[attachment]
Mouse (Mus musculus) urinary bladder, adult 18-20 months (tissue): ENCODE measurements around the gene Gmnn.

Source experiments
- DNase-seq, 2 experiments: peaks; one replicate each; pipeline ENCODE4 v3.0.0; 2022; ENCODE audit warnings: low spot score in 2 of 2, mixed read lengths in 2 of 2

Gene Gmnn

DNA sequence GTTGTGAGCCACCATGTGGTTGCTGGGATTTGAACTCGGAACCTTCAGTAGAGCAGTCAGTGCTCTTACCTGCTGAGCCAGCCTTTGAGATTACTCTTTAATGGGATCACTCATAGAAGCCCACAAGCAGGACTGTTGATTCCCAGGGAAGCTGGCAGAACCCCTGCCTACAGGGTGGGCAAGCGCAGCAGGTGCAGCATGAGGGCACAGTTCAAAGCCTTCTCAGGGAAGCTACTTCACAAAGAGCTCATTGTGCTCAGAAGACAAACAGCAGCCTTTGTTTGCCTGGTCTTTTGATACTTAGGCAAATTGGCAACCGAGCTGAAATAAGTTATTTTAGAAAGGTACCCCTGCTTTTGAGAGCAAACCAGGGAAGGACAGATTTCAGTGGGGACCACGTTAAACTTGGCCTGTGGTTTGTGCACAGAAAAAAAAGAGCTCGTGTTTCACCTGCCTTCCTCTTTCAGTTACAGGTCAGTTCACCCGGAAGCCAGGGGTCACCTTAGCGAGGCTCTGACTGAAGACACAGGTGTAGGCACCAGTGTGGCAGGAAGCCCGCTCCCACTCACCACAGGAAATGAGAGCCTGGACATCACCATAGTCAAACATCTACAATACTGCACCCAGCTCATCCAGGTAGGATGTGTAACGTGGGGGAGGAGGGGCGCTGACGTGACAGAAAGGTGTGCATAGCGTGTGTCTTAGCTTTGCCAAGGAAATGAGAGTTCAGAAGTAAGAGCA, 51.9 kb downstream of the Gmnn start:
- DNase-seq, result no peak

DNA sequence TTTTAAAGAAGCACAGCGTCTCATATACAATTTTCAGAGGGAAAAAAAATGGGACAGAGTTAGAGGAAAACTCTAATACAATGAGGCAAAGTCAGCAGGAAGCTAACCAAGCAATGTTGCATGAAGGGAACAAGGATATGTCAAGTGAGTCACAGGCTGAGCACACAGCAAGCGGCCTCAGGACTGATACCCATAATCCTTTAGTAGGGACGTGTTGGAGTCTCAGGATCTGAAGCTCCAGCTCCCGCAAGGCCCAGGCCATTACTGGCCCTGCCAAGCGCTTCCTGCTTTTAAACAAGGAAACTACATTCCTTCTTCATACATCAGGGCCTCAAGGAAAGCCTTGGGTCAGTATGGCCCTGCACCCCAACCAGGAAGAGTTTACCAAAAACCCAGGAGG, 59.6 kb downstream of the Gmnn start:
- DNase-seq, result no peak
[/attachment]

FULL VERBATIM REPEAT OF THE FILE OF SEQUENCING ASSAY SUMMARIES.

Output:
Mouse (Mus musculus) urinary bladder, adult 18-20 months (tissue): ENCODE measurements around the gene Gmnn.

Source experiments
- DNase-seq, 2 experiments: peaks; one replicate each; pipeline ENCODE4 v3.0.0; 2022; ENCODE audit warnings: low spot score in 2 of 2, mixed read lengths in 2 of 2

Gene Gmnn

DNA sequence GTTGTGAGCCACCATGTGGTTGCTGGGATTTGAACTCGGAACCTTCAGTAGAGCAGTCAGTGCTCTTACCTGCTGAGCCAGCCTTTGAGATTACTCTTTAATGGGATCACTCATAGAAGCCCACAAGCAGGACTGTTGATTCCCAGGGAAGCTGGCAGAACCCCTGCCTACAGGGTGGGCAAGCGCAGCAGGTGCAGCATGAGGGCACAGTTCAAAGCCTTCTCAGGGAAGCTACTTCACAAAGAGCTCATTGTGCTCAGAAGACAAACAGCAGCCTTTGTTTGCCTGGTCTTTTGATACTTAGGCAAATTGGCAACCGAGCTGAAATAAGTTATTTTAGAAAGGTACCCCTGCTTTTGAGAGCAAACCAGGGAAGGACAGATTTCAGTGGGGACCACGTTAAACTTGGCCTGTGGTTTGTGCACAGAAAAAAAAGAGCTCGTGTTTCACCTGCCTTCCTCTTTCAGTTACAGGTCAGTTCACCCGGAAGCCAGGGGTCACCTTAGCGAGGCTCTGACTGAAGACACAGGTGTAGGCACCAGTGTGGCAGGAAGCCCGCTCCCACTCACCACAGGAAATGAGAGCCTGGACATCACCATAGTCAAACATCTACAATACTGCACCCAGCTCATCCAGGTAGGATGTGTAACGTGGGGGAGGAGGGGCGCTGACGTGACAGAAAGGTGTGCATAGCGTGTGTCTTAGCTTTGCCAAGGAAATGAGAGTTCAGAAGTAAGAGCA, 51.9 kb downstream of the Gmnn start:
- DNase-seq, result no peak

DNA sequence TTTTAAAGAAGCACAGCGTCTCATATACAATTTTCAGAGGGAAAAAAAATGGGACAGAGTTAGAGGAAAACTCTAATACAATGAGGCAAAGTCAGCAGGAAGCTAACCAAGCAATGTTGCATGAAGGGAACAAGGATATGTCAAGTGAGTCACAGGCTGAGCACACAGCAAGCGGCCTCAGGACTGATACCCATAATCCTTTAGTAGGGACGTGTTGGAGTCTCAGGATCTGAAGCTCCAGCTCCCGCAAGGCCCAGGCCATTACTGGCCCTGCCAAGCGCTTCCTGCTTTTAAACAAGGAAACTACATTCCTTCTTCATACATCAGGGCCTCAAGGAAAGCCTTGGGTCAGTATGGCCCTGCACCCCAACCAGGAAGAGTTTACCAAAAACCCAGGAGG, 59.6 kb downstream of the Gmnn start:
- DNase-seq, result no peak